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History, Farming & Nature This July
at Garfield Farm Museum

The month of July will showcase Garfield Farm Museum’s three themes of American history, farming, and nature with special events scheduled over the four weeks.

Independence Day, July 4th, Wednesday, will offer a full day of activity with a prairie walk in the morning and tours of the museum in the afternoon. At 9 am, a prairie walk through the Mill Creek Prairie and Sedge meadow will focus on the features of this rare surviving unplowed prairie. Today less than 1 acre out of 2000 acres of original Illinois prairie survives and this 16 acre area is an exceptional survivor. Provided the deer have not clipped every blossom of the Turk’s Cap lilies, these 4-6 feet tall plants explode with a orange burst of color against the lush green surrounding foliage. The hike guided by museum biologist Jerome Johnson will take 2-3 hours as conversations develop around plants in bloom and how the landscape has changed after 185 years of settlement in Kane County. Reservations are required and hikers should wear appropriate shoes, long pants, hats and bring their favorite insect repellent if the humidity is high and the air is still. Tours are $6 per person.

After lunch, tours of the farm will begin at 1 pm looking at everything from the 1846 brick tavern’s 2nd floor ballroom that once featured Independence Day dances, to the milking Devon oxen next to the restored 1842 threshing and 1849 horse barns. No truer picture of a young America just 70 years old can be found in this National Register of Historic Places property with original buildings and artifacts from the era. Learning the challenges of life 172 years ago leaves many a young mind in awe of what Americans achieved. Tours are ongoing until 4 pm as museum guides in period clothing set the scene of America’s path to its present day freedoms. Tours of the farm are $4 for adults and $3 for children under 13 years of age.

On July 7th, at 7 pm, 183 years of settlement of the farm will be celebrated with the Settlers’ Eve Contra Dance. In 1835, the Sam Culbertson family first took up their claim of the farm on July 8thand six year later to the day, welcomed on July 8, 1841, the Garfield family as they arrived to purchase Culbertson’s claim. Since the completed restoration of Timothy Garfield’s 1842 threshing barn, the Settlers’ Eve dance has been held with the Scantlin’ Reunion, a dulcimer and fiddle band. Lead by Dona and Dan Benkert, Dona calls and instructs the dance featuring contras, quadrilles, and novelty dances. These are the traditional American dances where partners dance up and down through opposing lines, around a square or in a circle, constantly dancing with others. The popularity of such dances meant meeting new people and socializing after a long week of physical labor on these early prairie farms. Reservations for the dance will also help determine how many pieces of homemade pie will be needed. The dance is $10 a person and pie, ice cream and beverages will be extra.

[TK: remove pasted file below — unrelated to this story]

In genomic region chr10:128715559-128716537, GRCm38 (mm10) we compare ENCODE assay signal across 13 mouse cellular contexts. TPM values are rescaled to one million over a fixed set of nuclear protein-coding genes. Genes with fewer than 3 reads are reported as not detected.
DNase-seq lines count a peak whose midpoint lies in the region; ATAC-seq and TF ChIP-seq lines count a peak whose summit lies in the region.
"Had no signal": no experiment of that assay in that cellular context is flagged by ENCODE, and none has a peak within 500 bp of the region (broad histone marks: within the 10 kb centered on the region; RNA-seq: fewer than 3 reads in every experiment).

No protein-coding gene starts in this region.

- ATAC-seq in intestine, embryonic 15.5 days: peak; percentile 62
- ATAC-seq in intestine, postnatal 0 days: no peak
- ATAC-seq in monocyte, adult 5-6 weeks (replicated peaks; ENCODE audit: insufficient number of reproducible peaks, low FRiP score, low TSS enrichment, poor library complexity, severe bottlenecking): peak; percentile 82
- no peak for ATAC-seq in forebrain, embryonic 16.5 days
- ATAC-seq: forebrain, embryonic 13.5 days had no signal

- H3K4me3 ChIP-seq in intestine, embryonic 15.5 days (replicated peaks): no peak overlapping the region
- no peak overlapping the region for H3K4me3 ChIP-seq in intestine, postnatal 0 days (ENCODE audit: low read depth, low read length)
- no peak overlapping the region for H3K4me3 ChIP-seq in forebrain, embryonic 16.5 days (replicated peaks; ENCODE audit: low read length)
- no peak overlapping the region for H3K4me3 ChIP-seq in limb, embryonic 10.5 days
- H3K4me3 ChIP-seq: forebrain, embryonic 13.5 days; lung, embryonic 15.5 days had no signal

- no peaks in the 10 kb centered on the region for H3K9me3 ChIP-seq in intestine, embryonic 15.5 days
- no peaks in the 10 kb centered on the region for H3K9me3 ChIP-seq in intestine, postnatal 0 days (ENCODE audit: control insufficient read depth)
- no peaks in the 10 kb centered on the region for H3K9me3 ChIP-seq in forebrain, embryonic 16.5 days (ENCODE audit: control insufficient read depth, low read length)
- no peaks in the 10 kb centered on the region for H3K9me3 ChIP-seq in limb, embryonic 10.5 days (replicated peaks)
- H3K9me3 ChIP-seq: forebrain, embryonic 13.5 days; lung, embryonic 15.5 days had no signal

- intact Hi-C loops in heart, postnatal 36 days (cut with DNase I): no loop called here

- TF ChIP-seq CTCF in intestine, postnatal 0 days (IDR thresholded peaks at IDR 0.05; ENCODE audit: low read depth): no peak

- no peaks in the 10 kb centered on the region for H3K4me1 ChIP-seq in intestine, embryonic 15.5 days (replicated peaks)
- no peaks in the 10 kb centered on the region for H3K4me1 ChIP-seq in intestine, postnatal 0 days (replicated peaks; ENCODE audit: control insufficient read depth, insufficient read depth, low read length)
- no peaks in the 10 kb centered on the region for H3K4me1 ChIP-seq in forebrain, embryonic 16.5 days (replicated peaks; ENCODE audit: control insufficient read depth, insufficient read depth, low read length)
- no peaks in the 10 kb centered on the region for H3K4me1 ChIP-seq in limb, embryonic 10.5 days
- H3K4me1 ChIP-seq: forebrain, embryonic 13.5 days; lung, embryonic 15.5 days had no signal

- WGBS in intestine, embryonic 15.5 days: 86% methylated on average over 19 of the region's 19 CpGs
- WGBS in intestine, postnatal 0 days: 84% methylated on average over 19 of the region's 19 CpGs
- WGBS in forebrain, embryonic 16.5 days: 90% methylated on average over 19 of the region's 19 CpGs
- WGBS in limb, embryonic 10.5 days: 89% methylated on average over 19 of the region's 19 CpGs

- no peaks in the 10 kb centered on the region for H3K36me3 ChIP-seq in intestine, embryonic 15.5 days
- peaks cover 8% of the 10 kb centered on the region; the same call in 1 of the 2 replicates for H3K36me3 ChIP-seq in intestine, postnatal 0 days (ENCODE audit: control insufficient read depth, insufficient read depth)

Learning with parents in tow is important but the Children’s Farm Camp Days lets young people and their peers gather and have hands on experiences over 3 mornings July 10 - 12 or July 24– 26, Tuesday – Thursday 9 am – noon. From learning to care for the historic breeds of farm animals, period chores and tasks as well as time for creative activities and games a child of the 1840s would know, many of the 8-15 year old participants return year after year. Advanced reservations are necessary and there is a $75 donation per child for the three mornings.

Throughout the summer through September, tours of the farm are offered on Wednesdays and Sundays from 1-4 pm for drop in visits. Tours are also given year round with advance appointments and are $4 for adults and $3 for children under 13 year of age. The museum prides itself at giving an in depth look of life that shaped America while stimulating thought about the present day and challenges for America’s future.

Garfield Farm and Tavern Museum is the only historically intact 375 acre former Illinois prairie farmstead and country inn being restored as an 1840s living history museum. Volunteers and donors from over 38 states and 4 countries, coming from 3500 households have contributed money and labor to help preserve this singular historic site. The museum is located 5 miles west of Geneva, IL off ILL Rt. 38 on Garfield Road. For information or to make reservations call 630 -584-8485 or e-mail The museum is celebrating its 41st year of ongoing restoration, preservation and education.